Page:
With the lush foliage background, you can tell this photo was snapped in summer. But no matter what the season… squirrels love their feeders. We like squirrel feeders too because they help keep the crafty critters off the bird feeders.
This large capacity metal corn cob feeder keeps them happy and occupied. During really cold weather, we’ll add something squirrels absolutely adore. There’s probably some sitting right in your cupboards too… peanut butter! It’s really quick and simple to smear some right on the corn, and the extra calories give squirrels energy needed to stay warm. Peanut butter works with any corn cob or log feeder, and buying one institutional size jar usually lasts through the winter.
The logs are a great alternative to corn as they’re also very long-lasting. Actually compressed corn, each log is equal to about twelve ears of regular corn cobs. But you must be sure they’re securely attached, because like we said earlier, the “crafty critters” have managed to steal them once in a while! Twisting them to the top of the screw every few days does the trick.
And you just can’t mention feeding squirrels without bringing up the Bungee Cord Squirrel Feeder, better known as the Squngee! It’s a hoot to watch furry friends in action with this bouncing, swaying feeder… talk about keeping them occupied! Use the logs smeared with peanut butter on this, and get ready to laugh. It even has a bell to warn you when the action starts.
Although some folks despise them, feeding squirrels is fun. It’s good for them, good for your bird feeders, and the acrobatics can be quite entertaining as well. And if you’re pondering giving a squirrel feeder this holiday… don’t forget the peanut butter!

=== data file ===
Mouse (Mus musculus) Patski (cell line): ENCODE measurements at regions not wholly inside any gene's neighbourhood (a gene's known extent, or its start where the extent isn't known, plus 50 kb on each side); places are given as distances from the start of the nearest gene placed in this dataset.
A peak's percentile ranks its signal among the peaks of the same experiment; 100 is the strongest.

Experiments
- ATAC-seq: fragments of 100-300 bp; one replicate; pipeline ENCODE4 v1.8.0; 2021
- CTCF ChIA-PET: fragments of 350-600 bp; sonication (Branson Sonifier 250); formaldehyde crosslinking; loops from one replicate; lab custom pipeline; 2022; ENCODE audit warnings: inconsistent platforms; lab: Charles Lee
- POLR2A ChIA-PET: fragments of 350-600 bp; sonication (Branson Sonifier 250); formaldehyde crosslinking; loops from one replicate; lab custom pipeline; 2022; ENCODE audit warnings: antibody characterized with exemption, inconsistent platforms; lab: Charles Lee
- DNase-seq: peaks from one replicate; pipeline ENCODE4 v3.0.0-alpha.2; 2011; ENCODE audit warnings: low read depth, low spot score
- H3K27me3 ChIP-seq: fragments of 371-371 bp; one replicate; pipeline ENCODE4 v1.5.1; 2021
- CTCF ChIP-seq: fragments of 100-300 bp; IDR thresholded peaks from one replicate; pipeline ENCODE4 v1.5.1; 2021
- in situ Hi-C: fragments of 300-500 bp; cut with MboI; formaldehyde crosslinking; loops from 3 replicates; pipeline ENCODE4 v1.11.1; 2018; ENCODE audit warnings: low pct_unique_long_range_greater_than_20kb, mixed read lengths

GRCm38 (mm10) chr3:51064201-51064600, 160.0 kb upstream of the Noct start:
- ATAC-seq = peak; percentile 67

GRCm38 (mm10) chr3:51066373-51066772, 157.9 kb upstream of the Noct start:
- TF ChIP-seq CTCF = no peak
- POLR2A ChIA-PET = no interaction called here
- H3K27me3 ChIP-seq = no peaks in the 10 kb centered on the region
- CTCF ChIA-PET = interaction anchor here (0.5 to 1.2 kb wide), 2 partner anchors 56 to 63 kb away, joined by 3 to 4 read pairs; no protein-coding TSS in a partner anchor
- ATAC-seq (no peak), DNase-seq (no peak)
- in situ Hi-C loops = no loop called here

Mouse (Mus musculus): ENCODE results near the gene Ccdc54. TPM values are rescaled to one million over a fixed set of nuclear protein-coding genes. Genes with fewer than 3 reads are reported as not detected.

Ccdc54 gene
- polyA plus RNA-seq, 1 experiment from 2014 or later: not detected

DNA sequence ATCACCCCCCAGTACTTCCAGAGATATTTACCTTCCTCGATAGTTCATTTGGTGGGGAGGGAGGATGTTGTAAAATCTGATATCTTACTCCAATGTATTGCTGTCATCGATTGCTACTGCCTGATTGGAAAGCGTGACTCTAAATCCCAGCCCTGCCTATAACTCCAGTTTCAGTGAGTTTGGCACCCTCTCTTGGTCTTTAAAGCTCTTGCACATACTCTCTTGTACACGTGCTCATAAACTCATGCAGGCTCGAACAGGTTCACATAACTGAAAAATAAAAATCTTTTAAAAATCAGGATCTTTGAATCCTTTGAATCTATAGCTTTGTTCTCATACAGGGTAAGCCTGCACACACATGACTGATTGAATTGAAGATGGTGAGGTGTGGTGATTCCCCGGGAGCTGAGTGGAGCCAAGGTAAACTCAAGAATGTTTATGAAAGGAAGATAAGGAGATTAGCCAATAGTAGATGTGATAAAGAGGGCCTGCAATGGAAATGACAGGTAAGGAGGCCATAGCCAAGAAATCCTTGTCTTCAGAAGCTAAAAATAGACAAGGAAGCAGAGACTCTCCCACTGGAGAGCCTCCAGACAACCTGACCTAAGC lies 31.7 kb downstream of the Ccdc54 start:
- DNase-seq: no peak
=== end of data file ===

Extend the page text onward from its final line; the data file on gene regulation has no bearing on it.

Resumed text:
A very popular style is the tube. Platforms are great for versatility, and hoppers tend to have larger capacities. There’s bluebird, finch, oriole, and hummingbird feeders, and there’s peanut, fruit, seed, and suet feeders. Omg… where would one start? One feeder that’s capable of attracting several species is a great place to start. That and definitely a birdbath – even if it’s just a plant saucer with fresh water!
The cool Wave Feeder shown here accommodates black oil sunflower, which attracts a wide variety of birds. If you’re looking specifically for finches, it’s also available for thistle seed. Handcrafted in the USA of durable cedar, it’s one that will be around for many years! Although wavy is shape, it gets classified as a tube bird feeder because of the perches. Hoppers have ledges where birds perch to eat.
Not all tube feeders have perches though. Some offer “all-over” feeding with the body being screen or mesh. And a really innovative idea is the spiral tube feeder. Instead of perching or just clinging, birds actually “run the spiral” while dining. Now this may sound silly, until you’ve seen them in action! A peanut feeder is shown here, which proves tube feeders aren’t just for seed. The spirals offer options for shelled peanuts, thistle (or nyjer), and of course seed.
One other thing to consider when starting out: don’t go for the cheapest seed! It has fillers which end up on the ground and attract some less desirable birds. Spending the extra few dollars on a premium seed will absolutely bring better birds!
Though we all may seem to want more, most of us really have what we need. After viewing images of Hurricane Sandy, speaking with friends affected, and really taking it all in… I’m very thankful this year!
A roof above, with heat that works. A hot shower with a killer Speakman shower head. A comfortable bed, food in the fridge, pets at home where they belong. Birds to feed in the yard everyday (especially the bluebirds) pesky squirrels, even weeds that need pulling. A business that’s survived some rough times, and oh, the repeat customers are the best, really thankful for them! Distributors who are willing to go out on a limb (thanks Mel and Goldcrest), vendors who have faith, artists who craft such wonderful work.
These cool birdhouse kits make for an awesome nesting site for the Eastern Bluebird and Carolina Wren. The houses are assembled like a puzzle and are great projects for ages 4 to 104! In modern or traditional styles, check them out in action below: